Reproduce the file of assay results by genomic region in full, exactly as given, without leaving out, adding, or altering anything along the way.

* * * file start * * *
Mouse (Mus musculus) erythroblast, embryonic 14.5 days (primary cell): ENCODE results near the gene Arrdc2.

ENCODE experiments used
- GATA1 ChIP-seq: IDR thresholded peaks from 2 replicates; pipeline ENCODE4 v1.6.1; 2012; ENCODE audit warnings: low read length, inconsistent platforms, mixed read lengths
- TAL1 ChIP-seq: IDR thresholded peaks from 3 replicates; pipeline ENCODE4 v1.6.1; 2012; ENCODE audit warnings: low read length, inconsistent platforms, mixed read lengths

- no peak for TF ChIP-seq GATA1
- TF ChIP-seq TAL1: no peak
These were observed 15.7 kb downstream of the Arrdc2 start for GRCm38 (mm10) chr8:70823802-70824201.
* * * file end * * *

Mouse (Mus musculus) erythroblast, embryonic 14.5 days (primary cell): ENCODE results near the gene Arrdc2.

ENCODE experiments used
- GATA1 ChIP-seq: IDR thresholded peaks from 2 replicates; pipeline ENCODE4 v1.6.1; 2012; ENCODE audit warnings: low read length, inconsistent platforms, mixed read lengths
- TAL1 ChIP-seq: IDR thresholded peaks from 3 replicates; pipeline ENCODE4 v1.6.1; 2012; ENCODE audit warnings: low read length, inconsistent platforms, mixed read lengths

- no peak for TF ChIP-seq GATA1
- TF ChIP-seq TAL1: no peak
These were observed 15.7 kb downstream of the Arrdc2 start for GRCm38 (mm10) chr8:70823802-70824201.